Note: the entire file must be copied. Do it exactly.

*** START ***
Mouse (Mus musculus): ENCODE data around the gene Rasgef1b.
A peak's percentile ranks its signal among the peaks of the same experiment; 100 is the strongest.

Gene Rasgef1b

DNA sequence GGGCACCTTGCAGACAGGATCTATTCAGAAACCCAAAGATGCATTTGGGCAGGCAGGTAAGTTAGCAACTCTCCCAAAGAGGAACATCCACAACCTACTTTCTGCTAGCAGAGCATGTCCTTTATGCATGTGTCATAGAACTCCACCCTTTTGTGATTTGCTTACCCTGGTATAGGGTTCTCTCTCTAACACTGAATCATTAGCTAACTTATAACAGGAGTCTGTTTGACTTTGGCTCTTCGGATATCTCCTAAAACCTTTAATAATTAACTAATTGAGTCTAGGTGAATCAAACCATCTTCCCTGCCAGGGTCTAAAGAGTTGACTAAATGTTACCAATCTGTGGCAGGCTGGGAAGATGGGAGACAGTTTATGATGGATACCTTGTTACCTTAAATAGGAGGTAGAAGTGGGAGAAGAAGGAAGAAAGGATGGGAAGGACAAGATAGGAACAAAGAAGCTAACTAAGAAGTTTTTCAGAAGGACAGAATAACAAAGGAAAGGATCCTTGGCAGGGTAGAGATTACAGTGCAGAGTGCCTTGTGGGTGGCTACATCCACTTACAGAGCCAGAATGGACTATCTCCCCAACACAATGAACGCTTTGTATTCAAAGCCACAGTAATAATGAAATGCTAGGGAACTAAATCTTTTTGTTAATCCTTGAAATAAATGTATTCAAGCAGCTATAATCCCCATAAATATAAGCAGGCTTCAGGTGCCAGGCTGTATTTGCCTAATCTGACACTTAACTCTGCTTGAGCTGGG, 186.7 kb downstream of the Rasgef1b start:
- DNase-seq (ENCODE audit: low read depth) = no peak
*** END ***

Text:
Mouse (Mus musculus): ENCODE data around the gene Rasgef1b.
A peak's percentile ranks its signal among the peaks of the same experiment; 100 is the strongest.

Gene Rasgef1b

DNA sequence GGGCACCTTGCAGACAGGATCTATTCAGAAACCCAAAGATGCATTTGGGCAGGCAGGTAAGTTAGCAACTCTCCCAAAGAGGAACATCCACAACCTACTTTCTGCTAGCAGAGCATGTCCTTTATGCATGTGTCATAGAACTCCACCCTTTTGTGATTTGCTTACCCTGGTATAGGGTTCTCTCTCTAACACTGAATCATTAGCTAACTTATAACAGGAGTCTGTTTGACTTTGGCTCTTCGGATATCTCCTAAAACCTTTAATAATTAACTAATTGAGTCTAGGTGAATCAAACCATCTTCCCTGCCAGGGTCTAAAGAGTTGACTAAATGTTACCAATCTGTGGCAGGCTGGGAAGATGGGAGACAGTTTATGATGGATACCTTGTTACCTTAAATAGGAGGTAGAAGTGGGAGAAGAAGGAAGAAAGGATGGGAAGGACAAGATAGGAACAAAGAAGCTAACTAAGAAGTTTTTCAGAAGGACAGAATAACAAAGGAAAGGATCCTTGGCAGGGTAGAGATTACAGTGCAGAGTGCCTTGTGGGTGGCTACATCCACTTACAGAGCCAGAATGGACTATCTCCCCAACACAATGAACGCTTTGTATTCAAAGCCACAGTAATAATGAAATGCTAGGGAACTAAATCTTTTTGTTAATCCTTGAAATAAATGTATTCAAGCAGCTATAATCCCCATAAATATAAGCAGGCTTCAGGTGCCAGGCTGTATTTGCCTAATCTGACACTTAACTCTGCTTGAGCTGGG, 186.7 kb downstream of the Rasgef1b start:
- DNase-seq (ENCODE audit: low read depth) = no peak